A Promising College-Readiness Model for Youth in Foster Care
A new webinar from the Annie E. Casey Foundation shares lessons and findings from a college-readiness effort focusing on youth in foster care.
The session on the Fostering Higher Education model highlights promising strategies used in pilot programs at the Foundation‘s Jim Casey Youth Opportunities Initiative® sites in Georgia and Iowa.
In addition, presenters discuss results from an earlier Fostering Higher Education pilot in Washington state. “There, students increased participation in college- and career-preparation tasks, such as attending information fairs, registering to take admissions-related exams and searching for scholarships,” said Amy Salazar, assistant professor at Washington State University and a developer of the model.
Webinar panelists include:
- Maddy Day, proprietor, Maddy Day LLC & Associates, and webinar moderator;
- Ilene Berman, senior associate, the Annie E. Casey Foundation;
- Clare Dieter, education advocate and mentor coordinator, Foundation 2; and
- Amina Wellons, LEADS administrator, Multi-Agency Alliance for Children (MAAC).
Implementing a College-Readiness Program
“The fields of child welfare and college readiness need promising practices based on evidence to support young people in foster care who want to attend college,” said Catherine Lester, associate director of the Casey Foundation’s Family Well-Being Strategy Group. “The Fostering Higher Education research helps identify what works and can be replicated.”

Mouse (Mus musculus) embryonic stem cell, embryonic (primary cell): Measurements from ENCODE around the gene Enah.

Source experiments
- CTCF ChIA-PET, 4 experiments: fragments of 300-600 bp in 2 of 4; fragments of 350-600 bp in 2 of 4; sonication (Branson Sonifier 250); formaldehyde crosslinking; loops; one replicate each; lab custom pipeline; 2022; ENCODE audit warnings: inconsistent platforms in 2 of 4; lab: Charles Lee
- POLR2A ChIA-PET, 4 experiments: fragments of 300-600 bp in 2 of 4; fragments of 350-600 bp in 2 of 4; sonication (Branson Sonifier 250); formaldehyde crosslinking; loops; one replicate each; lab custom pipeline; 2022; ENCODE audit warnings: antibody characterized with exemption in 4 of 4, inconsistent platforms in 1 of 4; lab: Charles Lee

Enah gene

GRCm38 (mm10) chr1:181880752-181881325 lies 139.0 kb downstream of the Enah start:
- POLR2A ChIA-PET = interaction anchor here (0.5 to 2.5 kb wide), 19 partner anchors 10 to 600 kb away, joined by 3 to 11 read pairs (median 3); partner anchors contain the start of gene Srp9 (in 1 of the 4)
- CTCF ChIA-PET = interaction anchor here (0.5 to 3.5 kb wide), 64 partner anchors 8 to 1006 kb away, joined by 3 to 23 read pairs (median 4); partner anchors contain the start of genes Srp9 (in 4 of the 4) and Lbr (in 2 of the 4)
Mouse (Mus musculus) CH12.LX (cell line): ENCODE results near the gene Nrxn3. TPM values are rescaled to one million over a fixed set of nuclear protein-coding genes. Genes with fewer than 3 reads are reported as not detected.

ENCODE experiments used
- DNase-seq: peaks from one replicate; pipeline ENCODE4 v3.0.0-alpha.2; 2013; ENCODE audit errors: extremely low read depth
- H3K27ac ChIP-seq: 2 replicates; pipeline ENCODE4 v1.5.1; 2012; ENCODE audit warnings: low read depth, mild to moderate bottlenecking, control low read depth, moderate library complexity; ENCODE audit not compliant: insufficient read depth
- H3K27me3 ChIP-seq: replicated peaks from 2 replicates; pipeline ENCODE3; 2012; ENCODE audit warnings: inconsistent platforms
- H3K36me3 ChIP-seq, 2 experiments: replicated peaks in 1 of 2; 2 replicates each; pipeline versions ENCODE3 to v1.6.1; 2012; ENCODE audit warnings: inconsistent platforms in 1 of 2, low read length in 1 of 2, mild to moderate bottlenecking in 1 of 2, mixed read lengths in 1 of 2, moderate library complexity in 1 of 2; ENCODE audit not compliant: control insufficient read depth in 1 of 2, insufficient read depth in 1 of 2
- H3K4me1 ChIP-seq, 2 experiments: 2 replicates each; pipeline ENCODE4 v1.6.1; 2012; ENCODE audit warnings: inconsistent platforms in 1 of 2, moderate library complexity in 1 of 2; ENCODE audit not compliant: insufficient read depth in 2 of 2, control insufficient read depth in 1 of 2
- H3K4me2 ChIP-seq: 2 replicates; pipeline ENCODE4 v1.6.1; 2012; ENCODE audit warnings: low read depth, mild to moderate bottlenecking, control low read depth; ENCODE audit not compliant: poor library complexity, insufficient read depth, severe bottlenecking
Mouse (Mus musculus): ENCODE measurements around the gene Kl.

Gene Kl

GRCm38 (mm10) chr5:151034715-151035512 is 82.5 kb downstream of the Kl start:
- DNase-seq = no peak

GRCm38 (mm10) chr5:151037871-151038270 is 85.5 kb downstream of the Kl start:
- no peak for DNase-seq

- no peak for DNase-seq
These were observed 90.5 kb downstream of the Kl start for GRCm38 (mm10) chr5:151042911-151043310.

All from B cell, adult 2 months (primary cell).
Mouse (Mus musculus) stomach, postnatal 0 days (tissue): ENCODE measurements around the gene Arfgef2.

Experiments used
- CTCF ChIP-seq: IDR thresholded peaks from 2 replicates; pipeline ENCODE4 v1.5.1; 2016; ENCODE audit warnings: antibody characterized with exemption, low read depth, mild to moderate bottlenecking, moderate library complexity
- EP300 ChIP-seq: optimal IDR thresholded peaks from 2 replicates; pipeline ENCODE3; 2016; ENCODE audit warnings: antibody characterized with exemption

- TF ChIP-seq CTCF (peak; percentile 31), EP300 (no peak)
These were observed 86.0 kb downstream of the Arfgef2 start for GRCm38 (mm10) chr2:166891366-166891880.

During the implementation of Fostering Higher Education at the Youth Policy Institute of Iowa and MAAC in Georgia, students meet with education advocates while they explore college options and apply for admission and financial aid. The program support continues during the first year of college.
The Fostering Higher Education curriculum encourages students to set goals for navigating six common obstacles to college success:
- lack of sleep;
- stress and mental health issues;
- physical health concerns;
- financial challenges; and
- alcohol and drug misuse.
“In addition to addressing students’ basic needs, it’s essential to learn their interests and cultivate excitement about postsecondary opportunities,” said Wellons of MAAC, based in Atlanta. “You take them out into the community, and they speak with people who are doing those things, preferably people who look like them, preferably people who are supportive of them in what their interests are. Hope and exposure have really helped to transition our youth out of survival mode and into ‘I can absolutely do this.’”